The government is to merge independent communications regulator Ofcom with its postal service counterpart Postcomm as part of the quango cull announced today.
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Ofcom is also to lose powers relating to policy setting, which are to be returned to the Department for Culture, Media and Sport, and will no longer control decisions related to independent ownership of television franchises, such as ITV and Channel 5, but all its core communications functions will remain.
It will, however, now be allowed to charge fees for satellite filings when made to the International Telecommunications Union.
Speculation had surrounded the future of Ofcom since before the election, and many had anticipated the quango would be cut altogether in today's announcement.
The coalition today published the Postal Services Bill which will provide for the transfer of Postcomm's functions to Ofcom, maintaining its focus on securing a "universal postal service".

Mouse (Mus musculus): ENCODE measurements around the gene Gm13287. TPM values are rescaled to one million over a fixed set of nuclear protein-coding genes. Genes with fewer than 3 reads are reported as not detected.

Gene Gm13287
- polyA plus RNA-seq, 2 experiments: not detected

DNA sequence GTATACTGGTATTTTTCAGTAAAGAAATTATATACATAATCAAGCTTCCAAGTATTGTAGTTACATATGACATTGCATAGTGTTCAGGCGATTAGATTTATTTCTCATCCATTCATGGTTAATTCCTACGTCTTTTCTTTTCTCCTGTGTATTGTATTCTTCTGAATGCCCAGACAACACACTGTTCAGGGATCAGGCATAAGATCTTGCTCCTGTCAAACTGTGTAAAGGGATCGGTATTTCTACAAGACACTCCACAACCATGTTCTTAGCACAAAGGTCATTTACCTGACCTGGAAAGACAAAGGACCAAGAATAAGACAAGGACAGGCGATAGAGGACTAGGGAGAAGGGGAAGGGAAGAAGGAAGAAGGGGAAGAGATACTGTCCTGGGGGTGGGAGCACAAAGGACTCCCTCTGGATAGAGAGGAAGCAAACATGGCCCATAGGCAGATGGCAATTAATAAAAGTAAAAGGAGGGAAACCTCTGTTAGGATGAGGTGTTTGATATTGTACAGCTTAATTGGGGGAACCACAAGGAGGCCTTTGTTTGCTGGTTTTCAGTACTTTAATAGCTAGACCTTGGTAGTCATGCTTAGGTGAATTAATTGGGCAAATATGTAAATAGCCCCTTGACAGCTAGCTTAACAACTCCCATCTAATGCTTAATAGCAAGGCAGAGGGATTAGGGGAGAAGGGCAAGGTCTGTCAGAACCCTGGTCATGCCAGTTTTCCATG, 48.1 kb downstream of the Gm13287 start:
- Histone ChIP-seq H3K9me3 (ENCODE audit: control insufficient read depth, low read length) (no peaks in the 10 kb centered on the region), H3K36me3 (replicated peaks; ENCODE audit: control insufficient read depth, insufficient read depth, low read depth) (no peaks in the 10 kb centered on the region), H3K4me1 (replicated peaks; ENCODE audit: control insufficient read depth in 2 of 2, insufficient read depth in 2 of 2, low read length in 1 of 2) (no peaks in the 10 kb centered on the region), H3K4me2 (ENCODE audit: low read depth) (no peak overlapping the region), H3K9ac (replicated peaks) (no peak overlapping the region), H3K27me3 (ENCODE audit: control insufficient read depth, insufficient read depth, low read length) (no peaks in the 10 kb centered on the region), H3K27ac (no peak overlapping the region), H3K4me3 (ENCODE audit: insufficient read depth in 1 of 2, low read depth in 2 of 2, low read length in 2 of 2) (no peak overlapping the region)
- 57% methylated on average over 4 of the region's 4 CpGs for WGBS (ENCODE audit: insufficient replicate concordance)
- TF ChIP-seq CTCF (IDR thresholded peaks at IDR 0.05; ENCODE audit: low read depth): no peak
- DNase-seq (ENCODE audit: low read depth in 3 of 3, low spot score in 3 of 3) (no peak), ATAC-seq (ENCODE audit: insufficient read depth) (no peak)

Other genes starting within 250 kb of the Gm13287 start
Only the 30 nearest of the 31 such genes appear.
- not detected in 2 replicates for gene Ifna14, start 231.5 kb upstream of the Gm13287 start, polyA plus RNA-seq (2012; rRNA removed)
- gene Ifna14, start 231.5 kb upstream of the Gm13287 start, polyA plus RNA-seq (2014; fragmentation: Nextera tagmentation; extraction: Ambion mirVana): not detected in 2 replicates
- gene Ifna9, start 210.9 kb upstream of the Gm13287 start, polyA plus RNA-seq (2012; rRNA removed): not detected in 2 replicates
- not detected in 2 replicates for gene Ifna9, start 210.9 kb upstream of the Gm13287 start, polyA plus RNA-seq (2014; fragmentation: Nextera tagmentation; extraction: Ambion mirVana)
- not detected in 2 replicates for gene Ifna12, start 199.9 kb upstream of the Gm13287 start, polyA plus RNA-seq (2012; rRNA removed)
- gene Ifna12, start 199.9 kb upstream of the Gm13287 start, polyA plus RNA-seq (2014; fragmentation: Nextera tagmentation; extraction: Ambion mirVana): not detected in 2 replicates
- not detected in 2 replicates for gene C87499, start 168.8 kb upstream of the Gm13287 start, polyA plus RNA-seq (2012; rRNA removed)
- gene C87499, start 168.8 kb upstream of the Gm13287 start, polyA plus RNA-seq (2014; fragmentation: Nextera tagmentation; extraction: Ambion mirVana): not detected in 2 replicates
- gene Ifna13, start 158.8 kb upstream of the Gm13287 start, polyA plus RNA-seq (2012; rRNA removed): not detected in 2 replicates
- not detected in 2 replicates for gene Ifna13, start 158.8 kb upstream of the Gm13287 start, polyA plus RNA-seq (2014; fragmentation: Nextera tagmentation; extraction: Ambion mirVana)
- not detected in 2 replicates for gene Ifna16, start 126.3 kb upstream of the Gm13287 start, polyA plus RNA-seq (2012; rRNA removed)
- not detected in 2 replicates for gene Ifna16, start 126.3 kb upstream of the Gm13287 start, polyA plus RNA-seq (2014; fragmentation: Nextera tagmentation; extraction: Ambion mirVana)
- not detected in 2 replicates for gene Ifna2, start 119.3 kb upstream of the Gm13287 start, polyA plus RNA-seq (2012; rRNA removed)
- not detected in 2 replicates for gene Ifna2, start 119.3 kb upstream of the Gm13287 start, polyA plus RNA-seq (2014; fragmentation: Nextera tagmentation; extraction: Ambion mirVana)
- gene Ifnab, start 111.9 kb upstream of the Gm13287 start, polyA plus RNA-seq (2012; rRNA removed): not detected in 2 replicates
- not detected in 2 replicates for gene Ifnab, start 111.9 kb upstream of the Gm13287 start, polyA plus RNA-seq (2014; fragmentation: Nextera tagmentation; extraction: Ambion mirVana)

In a joint statement, Ofcom and Postcomm said they "looked forward to working together to ensure a smooth transfer of regulatory responsibility, and both are confident this will result in the delivery of an effective price control which will offer regulatory certainty to all stakeholders."
Seperately, two other technology-focused quangos, the Technology Strategy Board and the National Endowment for Science, Technology and the Arts (NESTA), have escaped the noose, although NESTA is to become an independent charity.